C. S. Lewis referred to beauty as a doorway which invites us into the presence of God. The doorway itself might be artfully carved from brightly burnished mahogany, but if we worship the door rather than walking through it, we will have missed the door's true purpose.

Similarly, if we allow beauty to satisfy our flesh but not penetrate our souls and motivate us to action, we've missed the deeper meaning. Sacred beauty unequivocally validates God's existence (Romans 1:20) and woos us like a lover, but
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it's also meant to inspire both worship and creativity. For as we respond to our lover's initiative by planting flowers, making photographs, setting a bountiful table, or raising our voices in song, we actually partner with God to reveal his glory on the earth. In a world which seems to grow increasingly harsh and desperate, I need the gift that beauty offers. I think we
all do.

The flower photograph above is one of Dorothy Littell Greco's creations. Dorothy now lives among towering pines outside of Boston. She writes, makes photographs, and walks alongside of men and women who want more in their relationship with God. You can find more of her work at or by following her on FB ( and twitter (@dorothygreco).

Monday, February 3, 2014

Still Winter?

By Dale Skram

By this time of the year I am over winter. Anyone else? I am tired of shoveling my driveway. Tired of static in my hair. Tired of cleaning the drippings of snow sludge off my floors. And I am definitely tired of being stuck inside all the time. Enough already.

This year my feelings are compounded by the fact that I am also stuck in the spiritual season of winter, that bare and lonely season of the soul. My own winter arrived with the death of my marriage, but your winter season might come through loss, crisis, burnout or illness.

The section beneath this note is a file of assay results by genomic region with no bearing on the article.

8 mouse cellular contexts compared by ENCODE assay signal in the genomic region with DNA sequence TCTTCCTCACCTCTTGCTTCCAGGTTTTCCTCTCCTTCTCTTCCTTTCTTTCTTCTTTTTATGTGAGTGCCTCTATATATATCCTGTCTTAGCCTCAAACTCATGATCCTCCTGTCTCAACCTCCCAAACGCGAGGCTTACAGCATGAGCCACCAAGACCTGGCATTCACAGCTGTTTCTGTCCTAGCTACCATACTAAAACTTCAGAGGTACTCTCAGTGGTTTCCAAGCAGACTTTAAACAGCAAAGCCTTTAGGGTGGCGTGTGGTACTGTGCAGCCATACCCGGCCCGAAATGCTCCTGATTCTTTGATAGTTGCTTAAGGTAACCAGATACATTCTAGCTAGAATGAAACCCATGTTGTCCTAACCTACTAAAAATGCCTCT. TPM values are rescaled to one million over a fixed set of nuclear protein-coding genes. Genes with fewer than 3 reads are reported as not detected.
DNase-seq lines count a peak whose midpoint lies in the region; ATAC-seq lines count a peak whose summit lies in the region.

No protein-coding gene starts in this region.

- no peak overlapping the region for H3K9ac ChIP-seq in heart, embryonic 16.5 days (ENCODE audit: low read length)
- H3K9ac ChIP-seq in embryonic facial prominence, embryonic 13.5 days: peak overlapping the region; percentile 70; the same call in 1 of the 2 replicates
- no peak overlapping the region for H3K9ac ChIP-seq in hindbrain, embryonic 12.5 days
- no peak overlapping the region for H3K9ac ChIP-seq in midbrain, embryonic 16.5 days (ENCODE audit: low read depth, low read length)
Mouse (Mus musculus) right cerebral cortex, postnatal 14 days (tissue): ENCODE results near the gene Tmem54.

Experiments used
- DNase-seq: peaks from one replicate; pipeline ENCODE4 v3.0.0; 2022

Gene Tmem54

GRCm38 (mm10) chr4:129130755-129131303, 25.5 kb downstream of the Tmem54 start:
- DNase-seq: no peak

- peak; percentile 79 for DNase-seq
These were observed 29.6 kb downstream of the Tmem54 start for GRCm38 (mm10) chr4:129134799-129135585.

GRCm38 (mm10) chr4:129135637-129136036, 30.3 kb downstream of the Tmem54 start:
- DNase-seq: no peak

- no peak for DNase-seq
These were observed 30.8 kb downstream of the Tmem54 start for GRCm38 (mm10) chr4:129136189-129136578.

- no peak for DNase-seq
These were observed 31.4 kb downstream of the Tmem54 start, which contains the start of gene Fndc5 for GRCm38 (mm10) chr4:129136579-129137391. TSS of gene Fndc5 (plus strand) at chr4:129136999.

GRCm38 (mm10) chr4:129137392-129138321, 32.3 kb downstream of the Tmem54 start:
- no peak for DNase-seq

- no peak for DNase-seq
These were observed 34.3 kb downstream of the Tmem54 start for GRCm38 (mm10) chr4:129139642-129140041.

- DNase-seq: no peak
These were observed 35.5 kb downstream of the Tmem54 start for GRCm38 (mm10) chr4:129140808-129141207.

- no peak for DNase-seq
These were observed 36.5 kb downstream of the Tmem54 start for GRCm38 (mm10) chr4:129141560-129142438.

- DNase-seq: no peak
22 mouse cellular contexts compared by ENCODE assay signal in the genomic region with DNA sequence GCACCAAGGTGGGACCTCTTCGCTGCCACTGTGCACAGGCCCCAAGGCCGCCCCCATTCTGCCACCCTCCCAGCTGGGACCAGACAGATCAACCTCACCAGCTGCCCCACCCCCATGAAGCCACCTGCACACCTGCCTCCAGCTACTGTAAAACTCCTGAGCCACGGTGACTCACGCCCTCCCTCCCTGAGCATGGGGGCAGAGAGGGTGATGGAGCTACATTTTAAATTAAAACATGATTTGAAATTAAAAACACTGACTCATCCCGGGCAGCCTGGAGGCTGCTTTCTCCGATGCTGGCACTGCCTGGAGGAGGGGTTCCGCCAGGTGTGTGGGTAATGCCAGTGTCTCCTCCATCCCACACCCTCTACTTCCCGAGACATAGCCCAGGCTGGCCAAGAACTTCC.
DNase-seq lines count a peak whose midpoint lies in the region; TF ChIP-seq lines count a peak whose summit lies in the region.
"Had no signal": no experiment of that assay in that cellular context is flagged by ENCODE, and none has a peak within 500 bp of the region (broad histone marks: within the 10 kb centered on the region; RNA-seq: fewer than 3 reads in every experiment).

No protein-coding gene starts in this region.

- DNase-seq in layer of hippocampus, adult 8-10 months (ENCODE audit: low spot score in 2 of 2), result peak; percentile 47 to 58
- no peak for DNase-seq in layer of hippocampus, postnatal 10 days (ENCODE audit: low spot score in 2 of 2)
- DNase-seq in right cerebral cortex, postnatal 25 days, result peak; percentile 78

Winter is a season of forced inactivity, a low period in life, a time of trial and suffering. Winter is hard. Unlike the rainbow of colors that pop and bloom in spring, life loses color in winter and becomes gray. So does my mood and my outlook on life.

And then there is the winter pruning, that barbaric practice of cutting off limbs. It is supposed to be good for trees, to shape and direct future growth. But when I undergo pruning, it hurts!

As a woman who values work and productivity, winter is particularly hard for me because there is no apparent work to be done. Winter is a season of dormancy and rest in which nothing seems to be happening. And that makes me feel useless and forgotten. It makes me wonder what Jesus' disciples
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experienced in the space of time between his crucifixion but before his resurrection. Useless and forgotten, because circumstances had taken a dark turn.

But we know the end of the story, don't we? God acted. Jesus rose. New life began.

So it is with our winters. Great things are happening under the surface of our hard stories that we cannot see yet. And sometimes things need to be cleared out to make room for these new happenings. "He cuts off every branch
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in me that bears no fruit, while every branch that does bear fruit he prunes so that it will be even more fruitful." John 15:2

It may still be cold and dark out, but Jesus reserves the deepest intimacy for this season. And since I seem to have some extra time, I am using it to pray and journal more, to build my faith, and embrace the deeper work that God is doing in my heart and my life so that I will be ready for spring.

Dale Skram is a speaker, writer and life coach who lives in Boulder, Colorado with her four daughters, ages 10-17. Connect with her at